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Facebook Bug Security The Almighty Buck IT

Facebook To Pay Hackers For Bugs 54

Posted by timothy
from the scrabble-counts-are-always-wrong dept.
alphadogg writes "Facebook is going to pay hackers to find problems with its website — just so long as they report them to Facebook's security team first. The company is following Google and Mozilla in launching a Web 'Bug Bounty' program. For security related bugs — cross site scripting flaws, for example — the company will pay a base rate of $500. If they're truly significant flaws Facebook will pay more, though company executives won't say how much. 'In the past we've focused on name recognition by putting their name up on our page, sending schwag out and using this an avenue for interviews and the recruiting process,' said Alex Rice, Facebook's product security lead. 'We're extending that now to start paying out monetary rewards.'"
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Facebook To Pay Hackers For Bugs

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  • by Anonymous Coward

    Good step in the right direction.

    *golf clap*

  • by Anonymous Coward

    ...like Microsoft/Adobe/Apple should take notice.

  • no assurance the said hacker won't sell the information extracted during this "lawful" exercise "authorized" by F-book.

  • I found one! It's called the Zuckerbug. It appears the Zuckerbug is a kind of malware posing as a security solution, when in reality it steals your personal information which is then sold off.
    • Re: (Score:1, Troll)

      by Elbereth (58257)

      That's so fucking witty!

      I'm sure you'll be duly upmodded by the Slashbots, for repeating the groupthink that appears in every fucking Facebook story.

      • by bky1701 (979071)
        Wow, complaining about modding? 'Slashbots'? Did you come up with that one yourself?

        Oh wait. Of course not. I've only heard it a few hundred times before. Next time you accuse someone of 'repeating groupthink,' maybe you should at least attempt to hide your own lack of original thought.
        • by Anonymous Coward

          You have misunderstood. When someone speaks against groupthink they are always individual thinkers. It is not possible that a web forum would include more than one group of like-minded people.

          Feel free to disagree but understand that that makes you a slashbot, as I am an individual.

      • Gee, and I thought trolls respected "Elbereth." :^P

  • The website is infinitely more robust than their iPhone app. Their crappy app is the reason most of my friends don't use Facebook anywhere near as much as they used to.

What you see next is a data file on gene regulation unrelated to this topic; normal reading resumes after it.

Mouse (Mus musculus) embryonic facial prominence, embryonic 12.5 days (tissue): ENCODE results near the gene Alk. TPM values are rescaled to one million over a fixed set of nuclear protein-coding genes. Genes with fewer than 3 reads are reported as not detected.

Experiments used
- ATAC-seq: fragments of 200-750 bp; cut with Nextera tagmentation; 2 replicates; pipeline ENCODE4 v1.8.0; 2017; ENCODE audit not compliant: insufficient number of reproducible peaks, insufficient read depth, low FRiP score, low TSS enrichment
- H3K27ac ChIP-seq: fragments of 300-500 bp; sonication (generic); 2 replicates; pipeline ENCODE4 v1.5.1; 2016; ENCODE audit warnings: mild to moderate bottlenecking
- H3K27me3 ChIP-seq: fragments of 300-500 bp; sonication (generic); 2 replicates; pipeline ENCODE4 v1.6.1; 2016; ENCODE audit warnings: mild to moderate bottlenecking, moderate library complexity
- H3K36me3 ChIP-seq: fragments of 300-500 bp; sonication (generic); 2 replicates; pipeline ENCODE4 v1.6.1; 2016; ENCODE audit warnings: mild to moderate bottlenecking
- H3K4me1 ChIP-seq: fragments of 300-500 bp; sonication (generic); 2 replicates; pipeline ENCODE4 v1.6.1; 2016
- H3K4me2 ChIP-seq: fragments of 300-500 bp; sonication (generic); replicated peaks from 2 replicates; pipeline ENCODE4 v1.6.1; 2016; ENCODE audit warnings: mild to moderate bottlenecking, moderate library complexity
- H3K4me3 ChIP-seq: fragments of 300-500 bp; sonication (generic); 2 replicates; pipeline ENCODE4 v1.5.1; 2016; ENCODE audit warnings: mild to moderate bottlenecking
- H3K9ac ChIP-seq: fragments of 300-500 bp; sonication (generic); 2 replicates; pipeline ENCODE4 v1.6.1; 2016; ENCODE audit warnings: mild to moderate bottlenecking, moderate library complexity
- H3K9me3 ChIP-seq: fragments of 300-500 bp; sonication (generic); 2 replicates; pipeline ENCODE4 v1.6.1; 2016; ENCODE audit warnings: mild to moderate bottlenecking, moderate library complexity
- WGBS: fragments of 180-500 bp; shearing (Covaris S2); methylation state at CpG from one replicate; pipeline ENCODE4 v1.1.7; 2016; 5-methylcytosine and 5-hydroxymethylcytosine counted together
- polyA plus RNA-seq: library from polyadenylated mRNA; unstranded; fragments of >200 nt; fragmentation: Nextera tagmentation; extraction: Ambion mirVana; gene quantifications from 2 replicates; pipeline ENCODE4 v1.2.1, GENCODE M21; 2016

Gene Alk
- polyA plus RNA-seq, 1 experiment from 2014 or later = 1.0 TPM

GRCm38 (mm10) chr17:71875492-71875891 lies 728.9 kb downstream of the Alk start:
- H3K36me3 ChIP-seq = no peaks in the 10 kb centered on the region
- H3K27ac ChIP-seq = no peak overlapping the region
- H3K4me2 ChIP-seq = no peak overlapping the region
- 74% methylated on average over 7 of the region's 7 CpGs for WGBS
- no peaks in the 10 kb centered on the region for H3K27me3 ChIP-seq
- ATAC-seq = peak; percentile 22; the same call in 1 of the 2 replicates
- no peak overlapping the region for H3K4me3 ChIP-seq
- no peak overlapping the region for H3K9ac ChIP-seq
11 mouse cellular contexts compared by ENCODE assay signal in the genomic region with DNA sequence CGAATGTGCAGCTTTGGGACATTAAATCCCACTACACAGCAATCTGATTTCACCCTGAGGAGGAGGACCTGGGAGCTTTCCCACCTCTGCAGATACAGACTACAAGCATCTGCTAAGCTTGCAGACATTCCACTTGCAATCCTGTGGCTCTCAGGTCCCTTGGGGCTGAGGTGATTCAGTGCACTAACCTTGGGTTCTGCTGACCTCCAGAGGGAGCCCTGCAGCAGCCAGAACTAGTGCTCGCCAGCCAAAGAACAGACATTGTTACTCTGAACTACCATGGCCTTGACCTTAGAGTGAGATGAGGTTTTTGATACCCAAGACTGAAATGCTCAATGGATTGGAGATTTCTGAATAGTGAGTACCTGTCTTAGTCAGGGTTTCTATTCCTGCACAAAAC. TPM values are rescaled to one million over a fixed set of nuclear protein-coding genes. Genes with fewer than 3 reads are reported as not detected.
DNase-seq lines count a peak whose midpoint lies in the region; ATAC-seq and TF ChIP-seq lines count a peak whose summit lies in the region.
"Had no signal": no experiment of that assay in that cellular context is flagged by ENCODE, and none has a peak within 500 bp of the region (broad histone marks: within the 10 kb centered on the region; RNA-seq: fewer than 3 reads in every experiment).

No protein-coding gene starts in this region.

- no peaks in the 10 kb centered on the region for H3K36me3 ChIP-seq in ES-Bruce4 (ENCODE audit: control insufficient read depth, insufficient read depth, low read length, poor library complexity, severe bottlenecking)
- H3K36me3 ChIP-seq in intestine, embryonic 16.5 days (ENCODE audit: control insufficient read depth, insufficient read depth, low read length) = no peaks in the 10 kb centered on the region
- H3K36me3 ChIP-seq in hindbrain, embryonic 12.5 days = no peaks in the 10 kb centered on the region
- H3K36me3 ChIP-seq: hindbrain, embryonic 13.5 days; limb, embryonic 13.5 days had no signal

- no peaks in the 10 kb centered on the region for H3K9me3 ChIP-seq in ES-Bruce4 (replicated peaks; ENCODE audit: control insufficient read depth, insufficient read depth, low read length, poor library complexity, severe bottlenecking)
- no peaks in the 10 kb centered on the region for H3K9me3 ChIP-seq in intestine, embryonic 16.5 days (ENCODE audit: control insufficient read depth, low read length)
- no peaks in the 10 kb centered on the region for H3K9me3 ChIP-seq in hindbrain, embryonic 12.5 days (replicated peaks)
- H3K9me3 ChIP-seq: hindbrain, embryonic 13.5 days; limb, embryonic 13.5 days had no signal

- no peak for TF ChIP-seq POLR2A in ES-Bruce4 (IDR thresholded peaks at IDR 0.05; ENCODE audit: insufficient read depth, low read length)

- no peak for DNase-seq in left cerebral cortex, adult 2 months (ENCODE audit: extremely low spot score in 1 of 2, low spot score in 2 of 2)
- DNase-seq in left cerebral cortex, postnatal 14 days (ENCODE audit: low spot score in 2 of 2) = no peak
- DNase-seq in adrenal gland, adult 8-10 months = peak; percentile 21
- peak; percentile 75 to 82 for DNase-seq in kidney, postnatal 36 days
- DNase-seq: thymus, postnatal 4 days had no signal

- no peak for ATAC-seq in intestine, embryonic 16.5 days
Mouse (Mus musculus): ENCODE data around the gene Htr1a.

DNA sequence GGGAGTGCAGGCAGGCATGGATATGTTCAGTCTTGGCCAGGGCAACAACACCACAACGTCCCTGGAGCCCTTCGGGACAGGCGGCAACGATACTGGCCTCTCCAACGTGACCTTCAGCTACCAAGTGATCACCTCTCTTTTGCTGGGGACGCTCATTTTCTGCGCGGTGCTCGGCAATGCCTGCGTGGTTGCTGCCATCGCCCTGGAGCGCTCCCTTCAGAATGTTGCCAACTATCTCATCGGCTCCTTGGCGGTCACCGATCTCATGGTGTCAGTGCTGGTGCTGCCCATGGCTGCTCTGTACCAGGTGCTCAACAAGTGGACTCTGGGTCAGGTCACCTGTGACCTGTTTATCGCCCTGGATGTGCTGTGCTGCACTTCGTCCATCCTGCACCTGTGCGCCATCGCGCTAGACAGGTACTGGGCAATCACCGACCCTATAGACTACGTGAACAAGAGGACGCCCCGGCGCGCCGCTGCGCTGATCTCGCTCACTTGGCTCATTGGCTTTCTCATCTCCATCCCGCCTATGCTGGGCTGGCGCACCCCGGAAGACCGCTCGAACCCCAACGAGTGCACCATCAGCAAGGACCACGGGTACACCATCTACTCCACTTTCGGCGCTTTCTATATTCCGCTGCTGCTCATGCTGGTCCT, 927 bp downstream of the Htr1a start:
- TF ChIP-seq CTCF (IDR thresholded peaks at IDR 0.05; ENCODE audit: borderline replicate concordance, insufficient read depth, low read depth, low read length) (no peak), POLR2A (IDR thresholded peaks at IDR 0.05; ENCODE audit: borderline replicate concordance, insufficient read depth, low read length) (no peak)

• by viking80 (697716) on Friday July 29, 2011 @08:49PM (#36929554) Journal

    ..then we all would be rich. I have not seen any major destination with so many glaring front page defects. Ebay even came to my house, (3 use case specialists strong, and left me an ebay cap!), but no bug fixes as a result.

  • by TubeSteak (669689)

    Facebook's security team already engages in a lot of dialogue between security researchers and its own programmers. The company is contacted between 30 and 50 times each week by hackers. Their information leads to an average of about one to three "actionable bugs," per week, Rice said. Most of these are cross-site scripting or cross-site request forgery issues. These are both very common Web programming errors that could be abused by scammers and cybercrooks to rip off Facebook users.

    Sounds to me like Facebook would be better served reviewing their coding and auditing practices.
    I mean.. one to three a week, do they not sanitize their inputs?

    • Re: (Score:2, Funny)

      by Anonymous Coward

      Well, it WAS put together by PHP coders...

    • by growse (928427)
      Why would they sanitise their inputs, gIven that XSS is caused by output content encoding bugs?
  • Payoff (Score:2, Offtopic)

    by tpstigers (1075021)
    Find a flaw and send us an email describing it. We'll pay you $500, then we'll make $600 selling your email address.
  • I'm going to get money for pointing out their interface to them.
  • pay developers to fix them?
  • And I do mean delusional, as in out of touch with reality. Facebook must think the people that create these exploits are either really stupid, they don't understand their audience, or this is a token gesture. $500 is ridiculous.
    • by gravyface (592485)
      And as if that's enough money to shut them up too. They'll be zero-day'ed before the check clears.
    • Re: (Score:2, Insightful)

      by Anonymous Coward

      No, you're the one that's delusional. Believe it or not, people reported these even before today responsibly. Why? Because it's the right thing to do. The monetary incentive is there to encourage people to spend a bit more time looking.

  • If a decent security programmer/expert earns say $50/hr, then this covers only 10 hours of work, and that ignores actual cost-to-company equivalent costs of hiring an expert (e.g. desk, HR, equipment, admin, accounting overheads, so it's actually closer to 5 or 6 hours worth of programmer time). Do you mean to tell me that if they hired an expert internally, they expert the cost of that expert equivalent finding a bug every 5 hours? This is highly patronizing, they are basically treating the security expert